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BY SAM SPOKONY | ORIGINALLY PUBLISHED FEB. 16, 2014 | Most of the time, controversial liquor license applications at the community board lead to long discussions over how late an establishment plans to serve drinks. But for a new Denny’s restaurant, which plans to open in May ― with a bar, in addition to its dining area ― at 150 Nassau St., the question was: how early is too early?
Representatives of the restaurant went before C.B. 1’s Seaport/Civic Center Committee on Feb. 18, hoping to secure a full liquor license that would allow patrons to chug one down with their breakfasts. With food service planned to start everyday at 5 a.m., they hoped to start serving alcohol at 10 a.m. on weekdays, 8 a.m. on Saturday and noon on Sunday.
Frances Allen, the restaurant chain’s chief brand officer, told the committee the request was, in part, based on “fitting in to the local community,” since this will be the first Denny’s in Manhattan.
“Manhattanites have a different kind of brunch culture,” she said, “so we feel it’s important for people to have the opportunity to enjoy a drink with a meal at whatever time of day.”
And Gurbax Marwah, the franchisee whose California-based company will own the Nassau St. restaurant ― along with 23 others across the country ― said it was just about business.
“We chose 10 a.m. for [weekdays] for the simple reason that there will be people coming from the Financial District, whether they’re entertaining clients, or they just want to have a snack and a refresher, so we will need them to be served,” said Marwah. He later added that he believed pushing any of the hours back could take away from his breakfast crowd.
But those impressions didn’t go over too well with the board, or the dozen residents who came out to oppose the early hours.
“You must have the point of view that a lot of Manhattanites are alcoholics, if you really think you’re going to lose the breakfast meals if people can’t have a drink that early,” said committee member Paul Hovitz.
He pointed out that most restaurants and bars in the area generally start serving alcohol around 11 a.m., and also noted that 150 Nassau St. is bit too far north to cater directly to Financial District business meetings.
“I’m just trying to figure out, who needs a drink at 10 a.m. next to [the Spruce Street School] and a university?” said Sarah Elbatanouny, a John St. resident whose daughter attends the elementary school, also referring to Pace University.
And Marijo O’Grady, Pace’s dean of students, opposed the early hours because she feared, among other things, “direct marketing to our students” regarding alcohol.
One resident of neighboring 140 Nassau St. attended the meeting to share a particularly blunt opinion of the situation.
“The kind of person who wants to have a drink before noon is not the kind of person I want in front of my building,” he said. “Or in my neighborhood.”
This all came after nearly a year of conflict surrounding the new Denny’s, during which the condo board at 150 Nassau St. had sued to try to keep out the restaurant, which was originally proposed as a 24-hour establishment that sought to serve alcohol until 4 a.m. That resulted in a settlement allowing the plan to move forward, but also stipulating that no liquor will be served after midnight. By the time of their Feb. 18 application, the Denny’s representatives had already agreed to the earlier “last call” time.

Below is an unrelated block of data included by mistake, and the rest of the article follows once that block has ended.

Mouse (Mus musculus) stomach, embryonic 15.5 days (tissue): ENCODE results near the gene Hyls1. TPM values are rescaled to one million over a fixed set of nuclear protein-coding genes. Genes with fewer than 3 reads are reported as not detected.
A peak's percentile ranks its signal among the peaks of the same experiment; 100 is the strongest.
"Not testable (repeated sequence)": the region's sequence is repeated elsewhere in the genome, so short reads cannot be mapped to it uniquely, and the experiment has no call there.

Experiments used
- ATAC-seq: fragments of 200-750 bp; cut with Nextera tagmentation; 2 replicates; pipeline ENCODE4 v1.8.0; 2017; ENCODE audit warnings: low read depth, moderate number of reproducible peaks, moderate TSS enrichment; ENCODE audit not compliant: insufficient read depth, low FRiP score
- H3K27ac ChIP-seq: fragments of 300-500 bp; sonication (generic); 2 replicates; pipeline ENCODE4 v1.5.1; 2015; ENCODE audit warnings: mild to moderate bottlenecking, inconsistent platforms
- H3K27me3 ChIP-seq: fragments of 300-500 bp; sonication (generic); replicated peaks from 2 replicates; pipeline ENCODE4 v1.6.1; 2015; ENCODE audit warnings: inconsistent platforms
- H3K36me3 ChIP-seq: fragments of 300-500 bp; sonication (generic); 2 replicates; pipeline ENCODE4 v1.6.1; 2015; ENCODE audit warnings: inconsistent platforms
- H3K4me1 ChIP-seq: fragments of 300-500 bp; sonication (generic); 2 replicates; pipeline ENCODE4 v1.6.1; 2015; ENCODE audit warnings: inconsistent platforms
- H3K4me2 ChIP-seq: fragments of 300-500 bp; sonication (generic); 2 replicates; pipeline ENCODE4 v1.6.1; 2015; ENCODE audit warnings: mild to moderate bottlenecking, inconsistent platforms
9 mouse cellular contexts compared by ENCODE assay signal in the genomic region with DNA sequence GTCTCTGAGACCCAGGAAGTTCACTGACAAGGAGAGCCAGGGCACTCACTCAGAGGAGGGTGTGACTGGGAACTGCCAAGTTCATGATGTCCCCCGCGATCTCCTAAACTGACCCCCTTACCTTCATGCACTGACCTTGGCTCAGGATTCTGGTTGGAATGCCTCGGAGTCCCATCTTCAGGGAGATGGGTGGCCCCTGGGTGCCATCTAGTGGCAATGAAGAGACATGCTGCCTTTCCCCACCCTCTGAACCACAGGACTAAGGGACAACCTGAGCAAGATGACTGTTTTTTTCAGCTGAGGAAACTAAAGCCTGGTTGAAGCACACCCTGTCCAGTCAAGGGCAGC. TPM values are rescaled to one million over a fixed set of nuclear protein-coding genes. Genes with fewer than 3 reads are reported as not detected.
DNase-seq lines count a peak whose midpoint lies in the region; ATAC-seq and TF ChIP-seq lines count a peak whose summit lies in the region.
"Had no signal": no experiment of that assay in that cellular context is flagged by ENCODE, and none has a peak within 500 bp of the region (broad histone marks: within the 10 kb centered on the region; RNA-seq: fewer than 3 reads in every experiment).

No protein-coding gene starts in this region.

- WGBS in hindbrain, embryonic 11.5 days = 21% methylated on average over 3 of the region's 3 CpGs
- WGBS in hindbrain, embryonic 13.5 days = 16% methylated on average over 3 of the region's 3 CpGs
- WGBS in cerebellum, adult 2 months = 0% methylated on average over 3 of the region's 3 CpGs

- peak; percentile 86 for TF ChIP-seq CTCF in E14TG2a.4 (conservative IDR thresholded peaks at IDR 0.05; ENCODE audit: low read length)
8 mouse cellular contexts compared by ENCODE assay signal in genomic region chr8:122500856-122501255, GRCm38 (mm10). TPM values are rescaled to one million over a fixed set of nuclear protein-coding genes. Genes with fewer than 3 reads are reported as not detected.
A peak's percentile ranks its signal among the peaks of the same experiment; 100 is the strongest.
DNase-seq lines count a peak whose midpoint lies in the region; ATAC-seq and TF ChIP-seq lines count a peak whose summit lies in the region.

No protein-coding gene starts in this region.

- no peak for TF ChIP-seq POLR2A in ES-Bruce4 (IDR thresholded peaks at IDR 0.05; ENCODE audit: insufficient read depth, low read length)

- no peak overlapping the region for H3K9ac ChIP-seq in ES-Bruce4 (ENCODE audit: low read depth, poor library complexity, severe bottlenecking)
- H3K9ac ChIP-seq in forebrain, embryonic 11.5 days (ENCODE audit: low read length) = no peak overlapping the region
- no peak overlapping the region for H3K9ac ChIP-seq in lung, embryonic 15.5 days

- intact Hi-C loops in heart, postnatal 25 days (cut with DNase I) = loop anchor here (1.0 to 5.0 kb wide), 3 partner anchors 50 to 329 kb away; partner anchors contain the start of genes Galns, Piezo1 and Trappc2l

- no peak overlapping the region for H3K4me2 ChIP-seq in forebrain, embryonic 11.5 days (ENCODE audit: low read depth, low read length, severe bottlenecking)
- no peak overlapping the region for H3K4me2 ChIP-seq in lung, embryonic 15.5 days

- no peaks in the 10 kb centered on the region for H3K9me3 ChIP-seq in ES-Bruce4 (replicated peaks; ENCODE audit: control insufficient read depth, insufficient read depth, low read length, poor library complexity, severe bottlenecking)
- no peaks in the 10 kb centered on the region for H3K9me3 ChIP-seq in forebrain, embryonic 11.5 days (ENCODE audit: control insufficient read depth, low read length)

And although Marwah and the Denny’s crew refused to budge on the morning hours over the course of the committee’s discussion, they were eventually forced to deal with a different outcome.
The committee passed a resolution recommending approval of the liquor license, as long as the restaurant begins serving drinks at 11 a.m. on weekdays, 10 a.m. on Saturdays and noon on Sundays. After it passed, Marwah said he would agree to the new times if the full board passed the resolution at its Feb. 25 meeting. The State Liquor Authority will weigh the community board’s resolution before deciding on the license.
But just before the Feb. 18 vote on the amended hours, Richard Rosen, an attorney representing Marwah, had tried to reframe the discussion in a final appeal to the board, referring both to the previous lawsuit and the current debate.
“This has all started off with a presumption, on the part of many people, that the Denny’s that is going to open in your neighborhood will have all kinds of problems,” said Rosen. “And I’m not going to say that I don’t understand why people have these concerns, and it’s appropriate for people to have concerns. But one thing I would ask people to do, in terms of being fair-minded, is to recognize that these are concerns that are in fact based on presumption, maybe about things that have happened in the past in different states.”
“All I’m saying is, give this a chance,” he continued. “I think that, six months from now, people will say, ‘Wow, why were we so worried about this?’”
But as the final resolution showed, that appeal like Allen’s culture pitch and Marwah’s business pitch, simply didn’t play well to C.B. 1 or the crowd.
“Our presumptions are not based on what happened in a different state,” said Hovitz, responding to the attorney. “Our presumptions are based on what happens in New York City, and that’s because we’ve weighed in on so many of these kinds of problems here.”